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Counting down to Jesus’ coming



We are well into December, a month many of us look forward to. It could be that holiday you have been planning for months, or the slower pace of work in the office. Perhaps it is the gatherings with family and friends, which no doubt call for some Christmas gift shopping. As you shop, you may notice some products packaged as Advent Calendars. Typically, these Advent Calendars contain multiple products or samples for you to open one per day as you count down to Christmas. But what is advent, and why is it commonly associated with Christmas?


The word advent means coming or arrival, and it is usually used to describe the coming of something significant (e.g., the advent of colour television). In the case of Advent Calendars, the significant event that is worth anticipating and counting down to is Christmas! For non-believers, there are probably a myriad of reasons why that is so. For Christians, there should only be one ultimate reason why Christmas is worth our anticipation — the birth and coming of Jesus Christ.


At one level, just the identity of Jesus is enough to make his birth significant. In Luke 1, Gabriel tells the virgin Mary that Jesus will be called the Son of the Most High and the Son of God. Among the billions of human births that have happened across the entirety of history, the birth of Jesus remains singularly unique and noteworthy as the moment the creator God became flesh and dwelt among His creation, making known God’s glory (John 1:14).


At a deeper level, Jesus being born on earth is significant because of what He came to do. And interestingly enough, that was to die. Not at a ripe old age after a peaceful life mind you, for “the Son of Man must suffer many things and be rejected by the elders and chief priests and scribes, and be killed, and on the third day be raised” (Luke 9:22). Although Jesus was like a lamb led to slaughter, He willingly and silently walked towards a shameful, painful death on the cross to be the passover Lamb of God who takes away the sin of the world (John 1:29). By His death and resurrection, Jesus crushed the serpent from Eden that is Satan (Genesis 3:15) and delivered us from the domain of darkness into His eternal kingdom.


It is no wonder that a candle lit up in the dark is an enduring image of Advent; it is a visual reminder of the hope brought about by Jesus' coming. We were dead in our sin and by nature children of wrath. But because Jesus became flesh and died on the cross, we have a bright hope of salvation. To all who receive and believe in Jesus’ name, He has given the right to become children of the true and living God (John 1:12).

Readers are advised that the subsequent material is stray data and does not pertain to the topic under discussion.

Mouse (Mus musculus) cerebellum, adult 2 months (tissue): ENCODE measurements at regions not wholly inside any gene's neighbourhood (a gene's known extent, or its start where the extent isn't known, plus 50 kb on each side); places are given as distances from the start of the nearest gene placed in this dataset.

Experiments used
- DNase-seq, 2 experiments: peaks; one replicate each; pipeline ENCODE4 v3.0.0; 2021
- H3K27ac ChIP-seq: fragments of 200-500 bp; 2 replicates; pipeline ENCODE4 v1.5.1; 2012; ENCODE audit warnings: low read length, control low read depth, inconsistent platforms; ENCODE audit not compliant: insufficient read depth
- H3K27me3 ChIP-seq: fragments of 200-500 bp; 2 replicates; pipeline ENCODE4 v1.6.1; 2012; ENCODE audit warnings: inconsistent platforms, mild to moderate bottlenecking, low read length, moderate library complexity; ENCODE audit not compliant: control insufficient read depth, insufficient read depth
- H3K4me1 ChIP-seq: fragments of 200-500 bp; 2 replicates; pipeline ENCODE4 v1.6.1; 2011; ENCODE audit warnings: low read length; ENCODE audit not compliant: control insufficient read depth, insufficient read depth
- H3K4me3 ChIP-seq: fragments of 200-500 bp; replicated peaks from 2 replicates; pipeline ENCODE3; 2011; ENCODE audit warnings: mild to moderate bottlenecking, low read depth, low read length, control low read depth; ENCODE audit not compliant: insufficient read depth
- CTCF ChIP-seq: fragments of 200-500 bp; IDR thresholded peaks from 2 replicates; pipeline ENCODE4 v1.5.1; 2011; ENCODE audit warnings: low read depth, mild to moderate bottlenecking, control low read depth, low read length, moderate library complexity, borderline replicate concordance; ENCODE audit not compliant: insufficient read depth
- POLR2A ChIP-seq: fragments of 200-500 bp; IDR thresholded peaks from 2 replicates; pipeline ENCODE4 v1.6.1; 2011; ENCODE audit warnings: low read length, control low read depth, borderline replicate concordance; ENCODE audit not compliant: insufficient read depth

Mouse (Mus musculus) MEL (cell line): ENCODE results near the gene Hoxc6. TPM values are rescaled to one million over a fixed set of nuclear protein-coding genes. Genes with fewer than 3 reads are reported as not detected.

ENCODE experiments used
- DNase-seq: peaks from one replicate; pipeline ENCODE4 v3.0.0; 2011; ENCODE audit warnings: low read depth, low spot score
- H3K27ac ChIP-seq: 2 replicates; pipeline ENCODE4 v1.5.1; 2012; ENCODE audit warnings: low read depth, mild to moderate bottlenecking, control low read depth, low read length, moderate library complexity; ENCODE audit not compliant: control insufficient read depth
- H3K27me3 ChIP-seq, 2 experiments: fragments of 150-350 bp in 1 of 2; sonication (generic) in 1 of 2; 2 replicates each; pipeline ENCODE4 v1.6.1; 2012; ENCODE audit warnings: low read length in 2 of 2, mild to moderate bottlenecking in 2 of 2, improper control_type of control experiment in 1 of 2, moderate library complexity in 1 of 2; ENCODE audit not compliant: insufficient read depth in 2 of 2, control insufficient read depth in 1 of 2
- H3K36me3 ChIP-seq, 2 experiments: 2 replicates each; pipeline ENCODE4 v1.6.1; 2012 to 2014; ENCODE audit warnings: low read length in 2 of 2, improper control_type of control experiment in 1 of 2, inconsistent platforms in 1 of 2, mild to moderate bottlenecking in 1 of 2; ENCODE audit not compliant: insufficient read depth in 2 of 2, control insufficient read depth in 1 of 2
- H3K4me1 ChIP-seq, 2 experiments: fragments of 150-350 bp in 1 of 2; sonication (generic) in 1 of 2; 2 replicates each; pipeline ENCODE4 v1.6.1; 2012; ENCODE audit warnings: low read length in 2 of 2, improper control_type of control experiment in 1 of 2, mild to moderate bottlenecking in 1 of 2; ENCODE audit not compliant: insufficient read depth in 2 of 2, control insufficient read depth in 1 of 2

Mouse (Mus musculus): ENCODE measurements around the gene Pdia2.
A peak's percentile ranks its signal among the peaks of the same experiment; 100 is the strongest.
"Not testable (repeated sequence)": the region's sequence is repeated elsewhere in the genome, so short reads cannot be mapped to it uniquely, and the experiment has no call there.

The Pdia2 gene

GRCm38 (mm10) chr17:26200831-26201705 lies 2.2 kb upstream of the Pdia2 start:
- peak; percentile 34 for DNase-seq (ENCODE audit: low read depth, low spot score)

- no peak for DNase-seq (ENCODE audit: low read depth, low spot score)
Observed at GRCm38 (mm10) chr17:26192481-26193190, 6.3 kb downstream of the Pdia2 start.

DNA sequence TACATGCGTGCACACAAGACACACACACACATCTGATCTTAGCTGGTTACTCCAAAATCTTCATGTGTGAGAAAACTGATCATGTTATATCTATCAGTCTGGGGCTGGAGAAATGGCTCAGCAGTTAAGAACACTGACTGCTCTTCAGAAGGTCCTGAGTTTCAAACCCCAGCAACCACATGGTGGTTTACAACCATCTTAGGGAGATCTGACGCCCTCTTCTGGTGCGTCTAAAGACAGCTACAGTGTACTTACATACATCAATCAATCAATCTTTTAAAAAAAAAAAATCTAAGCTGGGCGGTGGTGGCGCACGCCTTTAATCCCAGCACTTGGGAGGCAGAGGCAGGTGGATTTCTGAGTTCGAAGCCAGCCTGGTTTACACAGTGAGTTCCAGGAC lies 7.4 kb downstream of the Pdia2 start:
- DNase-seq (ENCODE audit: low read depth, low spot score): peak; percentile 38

But the good news does not stop there. The coming of Jesus 2000 years ago is just Part One. Part two is that Jesus will come again! At His second coming, Jesus will complete the work of redemption that He started at his first coming and usher in a new creation where death, pain and tears will be no more. Meanwhile, He goes to prepare a place for us, and when Jesus comes again He will take us to be with Him in this new creation.


In the meantime, we wait, just like the Old Testament prophets who waited and looked forward to the coming of the promised Saviour King Jesus. So, while we celebrate Christmas and recapture that sense of joy of Jesus being born, let us also anticipate and eagerly count down to the second coming of Jesus Christ.


We are well into December, a month associated with festivities and merrymaking. But we live in a creation not yet fully redeemed. Some of us may be going through difficult times at home, work or school. Despite Singapore’s tropical climate, this month may seem like a dark and cold winter. But as we approach Christmas this year, let us remember why it is the season of advent. For it is a time to remember the joyous moment when God became flesh, and through his death graciously offered us the hope of salvation. And Christmas is also a time to count down to the return of our Saviour, who assures us that He is coming soon (Rev 22: 7,12,20).


This Christmas, may we echo John’s response in Rev 22:20 and say, “Come, Lord Jesus!”

- Deacon Samuel Chan

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